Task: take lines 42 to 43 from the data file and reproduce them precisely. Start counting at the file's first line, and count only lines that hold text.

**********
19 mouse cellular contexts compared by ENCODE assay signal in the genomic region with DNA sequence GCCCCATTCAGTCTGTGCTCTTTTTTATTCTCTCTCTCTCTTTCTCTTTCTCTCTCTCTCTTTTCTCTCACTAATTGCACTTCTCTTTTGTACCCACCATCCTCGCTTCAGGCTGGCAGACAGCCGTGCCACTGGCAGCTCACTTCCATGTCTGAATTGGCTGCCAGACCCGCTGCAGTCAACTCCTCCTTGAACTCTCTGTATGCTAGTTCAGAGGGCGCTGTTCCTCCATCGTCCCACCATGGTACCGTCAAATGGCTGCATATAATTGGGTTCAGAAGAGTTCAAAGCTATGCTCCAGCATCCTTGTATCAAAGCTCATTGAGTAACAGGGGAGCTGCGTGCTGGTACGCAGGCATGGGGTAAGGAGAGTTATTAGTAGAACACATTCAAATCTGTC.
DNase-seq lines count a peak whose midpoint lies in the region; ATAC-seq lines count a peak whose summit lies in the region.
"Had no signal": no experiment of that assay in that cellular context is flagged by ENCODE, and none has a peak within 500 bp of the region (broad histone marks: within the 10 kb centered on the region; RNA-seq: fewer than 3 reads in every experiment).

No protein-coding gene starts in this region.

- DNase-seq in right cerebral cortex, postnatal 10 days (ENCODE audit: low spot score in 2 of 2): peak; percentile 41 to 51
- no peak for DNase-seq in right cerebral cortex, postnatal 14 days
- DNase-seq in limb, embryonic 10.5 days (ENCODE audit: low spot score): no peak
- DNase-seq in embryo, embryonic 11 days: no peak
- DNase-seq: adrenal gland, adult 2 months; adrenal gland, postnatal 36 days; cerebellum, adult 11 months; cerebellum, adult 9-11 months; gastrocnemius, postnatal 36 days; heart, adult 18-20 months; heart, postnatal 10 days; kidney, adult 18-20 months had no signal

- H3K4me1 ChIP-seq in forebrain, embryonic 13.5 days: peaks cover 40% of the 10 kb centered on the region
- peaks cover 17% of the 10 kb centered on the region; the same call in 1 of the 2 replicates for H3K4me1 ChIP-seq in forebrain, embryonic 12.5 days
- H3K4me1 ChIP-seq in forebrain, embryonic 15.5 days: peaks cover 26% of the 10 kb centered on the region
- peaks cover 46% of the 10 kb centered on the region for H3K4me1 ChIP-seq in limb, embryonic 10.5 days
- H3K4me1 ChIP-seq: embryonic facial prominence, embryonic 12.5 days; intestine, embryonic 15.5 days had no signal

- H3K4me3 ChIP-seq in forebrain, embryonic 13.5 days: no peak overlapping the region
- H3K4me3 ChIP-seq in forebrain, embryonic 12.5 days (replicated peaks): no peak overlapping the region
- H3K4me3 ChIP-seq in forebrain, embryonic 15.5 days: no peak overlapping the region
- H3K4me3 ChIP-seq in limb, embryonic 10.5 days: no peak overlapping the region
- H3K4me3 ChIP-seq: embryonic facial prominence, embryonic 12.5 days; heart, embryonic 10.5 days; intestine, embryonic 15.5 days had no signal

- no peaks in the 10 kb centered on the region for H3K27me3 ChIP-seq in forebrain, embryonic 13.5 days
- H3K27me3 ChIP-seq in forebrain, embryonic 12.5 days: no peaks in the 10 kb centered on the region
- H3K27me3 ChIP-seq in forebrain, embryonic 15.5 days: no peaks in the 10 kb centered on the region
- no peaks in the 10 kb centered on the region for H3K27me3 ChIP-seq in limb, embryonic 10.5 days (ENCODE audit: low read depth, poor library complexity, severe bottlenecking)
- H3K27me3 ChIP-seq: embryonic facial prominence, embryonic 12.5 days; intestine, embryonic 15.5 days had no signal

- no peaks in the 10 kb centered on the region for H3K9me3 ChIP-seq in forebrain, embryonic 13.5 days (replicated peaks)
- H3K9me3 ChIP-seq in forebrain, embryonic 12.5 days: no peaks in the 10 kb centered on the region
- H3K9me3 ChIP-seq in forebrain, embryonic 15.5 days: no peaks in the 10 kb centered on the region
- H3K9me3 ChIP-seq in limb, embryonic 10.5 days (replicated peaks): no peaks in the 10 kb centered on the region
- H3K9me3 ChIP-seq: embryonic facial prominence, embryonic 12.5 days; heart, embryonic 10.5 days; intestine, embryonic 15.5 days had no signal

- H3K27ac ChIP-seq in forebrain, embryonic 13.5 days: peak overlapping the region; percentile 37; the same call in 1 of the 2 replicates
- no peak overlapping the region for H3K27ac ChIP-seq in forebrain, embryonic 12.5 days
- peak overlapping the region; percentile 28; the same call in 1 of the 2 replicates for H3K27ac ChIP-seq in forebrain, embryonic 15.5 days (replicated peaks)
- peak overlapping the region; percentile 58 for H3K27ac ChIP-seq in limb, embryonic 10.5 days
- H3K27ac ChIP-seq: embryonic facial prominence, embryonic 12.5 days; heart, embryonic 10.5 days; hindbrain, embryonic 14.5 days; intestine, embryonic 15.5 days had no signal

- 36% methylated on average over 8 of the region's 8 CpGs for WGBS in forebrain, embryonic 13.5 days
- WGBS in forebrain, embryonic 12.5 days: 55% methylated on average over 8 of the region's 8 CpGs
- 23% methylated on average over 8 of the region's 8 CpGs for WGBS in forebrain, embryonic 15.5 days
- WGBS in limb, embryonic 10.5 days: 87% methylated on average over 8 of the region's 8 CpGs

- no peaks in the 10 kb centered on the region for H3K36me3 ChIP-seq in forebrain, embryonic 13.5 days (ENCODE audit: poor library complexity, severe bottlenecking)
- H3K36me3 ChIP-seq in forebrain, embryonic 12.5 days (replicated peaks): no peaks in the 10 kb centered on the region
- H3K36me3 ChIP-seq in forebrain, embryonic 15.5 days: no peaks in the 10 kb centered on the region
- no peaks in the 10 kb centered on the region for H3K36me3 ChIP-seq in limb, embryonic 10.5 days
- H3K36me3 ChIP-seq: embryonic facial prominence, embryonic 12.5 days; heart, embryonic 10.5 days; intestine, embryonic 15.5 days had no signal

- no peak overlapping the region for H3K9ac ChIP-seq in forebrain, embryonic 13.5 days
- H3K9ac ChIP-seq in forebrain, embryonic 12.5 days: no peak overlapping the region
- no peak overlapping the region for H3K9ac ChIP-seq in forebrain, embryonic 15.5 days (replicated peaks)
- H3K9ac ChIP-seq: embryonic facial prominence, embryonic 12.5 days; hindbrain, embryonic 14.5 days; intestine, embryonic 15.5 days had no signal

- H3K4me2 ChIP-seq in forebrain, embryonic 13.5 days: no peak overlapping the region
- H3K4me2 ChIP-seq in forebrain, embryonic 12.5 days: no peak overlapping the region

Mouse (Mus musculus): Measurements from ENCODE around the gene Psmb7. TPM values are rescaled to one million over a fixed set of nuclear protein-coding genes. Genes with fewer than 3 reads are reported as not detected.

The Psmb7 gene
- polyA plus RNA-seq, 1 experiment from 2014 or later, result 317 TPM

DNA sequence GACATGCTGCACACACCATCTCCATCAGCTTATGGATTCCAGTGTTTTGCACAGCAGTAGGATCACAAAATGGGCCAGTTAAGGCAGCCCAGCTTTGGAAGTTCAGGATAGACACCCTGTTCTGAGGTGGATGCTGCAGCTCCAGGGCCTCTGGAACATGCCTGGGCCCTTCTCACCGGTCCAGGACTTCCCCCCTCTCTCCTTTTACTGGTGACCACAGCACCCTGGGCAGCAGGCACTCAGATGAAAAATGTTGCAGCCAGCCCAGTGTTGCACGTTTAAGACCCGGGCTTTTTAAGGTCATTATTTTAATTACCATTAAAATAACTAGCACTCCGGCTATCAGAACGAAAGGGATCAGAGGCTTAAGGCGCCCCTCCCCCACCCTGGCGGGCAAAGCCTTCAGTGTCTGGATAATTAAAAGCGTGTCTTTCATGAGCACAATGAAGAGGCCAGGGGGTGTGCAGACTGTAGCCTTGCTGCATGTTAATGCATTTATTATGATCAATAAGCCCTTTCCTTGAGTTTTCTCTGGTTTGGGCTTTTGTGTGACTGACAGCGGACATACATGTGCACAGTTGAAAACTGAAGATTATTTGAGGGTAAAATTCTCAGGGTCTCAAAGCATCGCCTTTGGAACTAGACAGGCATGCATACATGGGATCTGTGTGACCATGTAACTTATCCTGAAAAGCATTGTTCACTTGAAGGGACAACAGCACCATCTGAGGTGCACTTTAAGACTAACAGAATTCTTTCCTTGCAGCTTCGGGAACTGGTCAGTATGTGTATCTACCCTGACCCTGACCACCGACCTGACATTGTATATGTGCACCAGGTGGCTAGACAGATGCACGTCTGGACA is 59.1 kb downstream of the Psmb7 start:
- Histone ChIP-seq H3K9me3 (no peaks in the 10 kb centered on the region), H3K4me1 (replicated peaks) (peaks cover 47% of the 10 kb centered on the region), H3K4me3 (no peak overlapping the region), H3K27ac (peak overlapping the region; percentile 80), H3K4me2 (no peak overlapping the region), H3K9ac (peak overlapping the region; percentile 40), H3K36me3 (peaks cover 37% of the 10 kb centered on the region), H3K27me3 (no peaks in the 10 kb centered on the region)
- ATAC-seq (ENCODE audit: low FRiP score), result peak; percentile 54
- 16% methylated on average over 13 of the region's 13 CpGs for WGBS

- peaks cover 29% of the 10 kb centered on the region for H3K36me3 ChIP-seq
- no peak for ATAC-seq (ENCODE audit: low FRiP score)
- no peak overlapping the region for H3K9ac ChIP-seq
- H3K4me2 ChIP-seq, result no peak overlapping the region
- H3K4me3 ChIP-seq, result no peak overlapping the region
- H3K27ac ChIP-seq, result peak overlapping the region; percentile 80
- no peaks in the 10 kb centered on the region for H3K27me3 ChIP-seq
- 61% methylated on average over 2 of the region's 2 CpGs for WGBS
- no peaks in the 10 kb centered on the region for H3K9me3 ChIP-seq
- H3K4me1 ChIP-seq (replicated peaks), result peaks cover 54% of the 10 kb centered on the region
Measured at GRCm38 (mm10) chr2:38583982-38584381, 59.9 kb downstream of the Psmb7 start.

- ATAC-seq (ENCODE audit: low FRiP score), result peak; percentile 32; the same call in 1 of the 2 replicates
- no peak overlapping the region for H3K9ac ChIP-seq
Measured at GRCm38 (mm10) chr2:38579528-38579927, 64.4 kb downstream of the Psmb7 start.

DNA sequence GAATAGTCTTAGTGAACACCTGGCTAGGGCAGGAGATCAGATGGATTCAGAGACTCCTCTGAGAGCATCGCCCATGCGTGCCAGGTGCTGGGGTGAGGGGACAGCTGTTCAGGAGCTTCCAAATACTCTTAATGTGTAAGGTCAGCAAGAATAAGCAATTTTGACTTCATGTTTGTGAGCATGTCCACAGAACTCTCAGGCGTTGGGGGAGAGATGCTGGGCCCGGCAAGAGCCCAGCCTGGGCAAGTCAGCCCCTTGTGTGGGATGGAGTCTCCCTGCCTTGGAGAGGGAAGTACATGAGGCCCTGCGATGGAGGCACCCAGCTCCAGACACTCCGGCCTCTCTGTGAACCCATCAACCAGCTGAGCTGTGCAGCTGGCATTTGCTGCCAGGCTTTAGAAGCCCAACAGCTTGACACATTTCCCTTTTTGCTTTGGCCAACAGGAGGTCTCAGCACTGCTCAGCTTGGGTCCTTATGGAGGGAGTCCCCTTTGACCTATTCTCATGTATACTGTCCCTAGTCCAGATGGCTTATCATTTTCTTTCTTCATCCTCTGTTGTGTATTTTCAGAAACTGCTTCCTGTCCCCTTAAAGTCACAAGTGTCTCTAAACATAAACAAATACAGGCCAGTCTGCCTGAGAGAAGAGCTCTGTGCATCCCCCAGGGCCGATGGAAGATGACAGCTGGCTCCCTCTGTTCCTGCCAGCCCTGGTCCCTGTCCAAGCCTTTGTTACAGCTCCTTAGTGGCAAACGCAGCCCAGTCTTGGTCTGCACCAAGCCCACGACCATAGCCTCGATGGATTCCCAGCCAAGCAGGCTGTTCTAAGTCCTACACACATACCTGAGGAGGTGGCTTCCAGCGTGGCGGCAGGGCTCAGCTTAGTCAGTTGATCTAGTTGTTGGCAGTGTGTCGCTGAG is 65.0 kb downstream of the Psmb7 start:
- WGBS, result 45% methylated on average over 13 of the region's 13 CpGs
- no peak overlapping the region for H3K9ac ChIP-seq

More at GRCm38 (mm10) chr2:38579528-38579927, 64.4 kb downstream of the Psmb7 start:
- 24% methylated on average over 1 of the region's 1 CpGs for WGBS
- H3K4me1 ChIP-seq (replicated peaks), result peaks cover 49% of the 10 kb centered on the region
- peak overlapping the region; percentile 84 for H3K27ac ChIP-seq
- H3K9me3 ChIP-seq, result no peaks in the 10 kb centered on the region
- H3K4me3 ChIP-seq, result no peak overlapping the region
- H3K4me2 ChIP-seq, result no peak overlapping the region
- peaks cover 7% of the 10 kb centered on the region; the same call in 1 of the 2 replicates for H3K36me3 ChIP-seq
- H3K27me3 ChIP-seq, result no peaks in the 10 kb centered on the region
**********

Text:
- no peaks in the 10 kb centered on the region for H3K36me3 ChIP-seq in limb, embryonic 10.5 days
- H3K36me3 ChIP-seq: embryonic facial prominence, embryonic 12.5 days; heart, embryonic 10.5 days; intestine, embryonic 15.5 days had no signal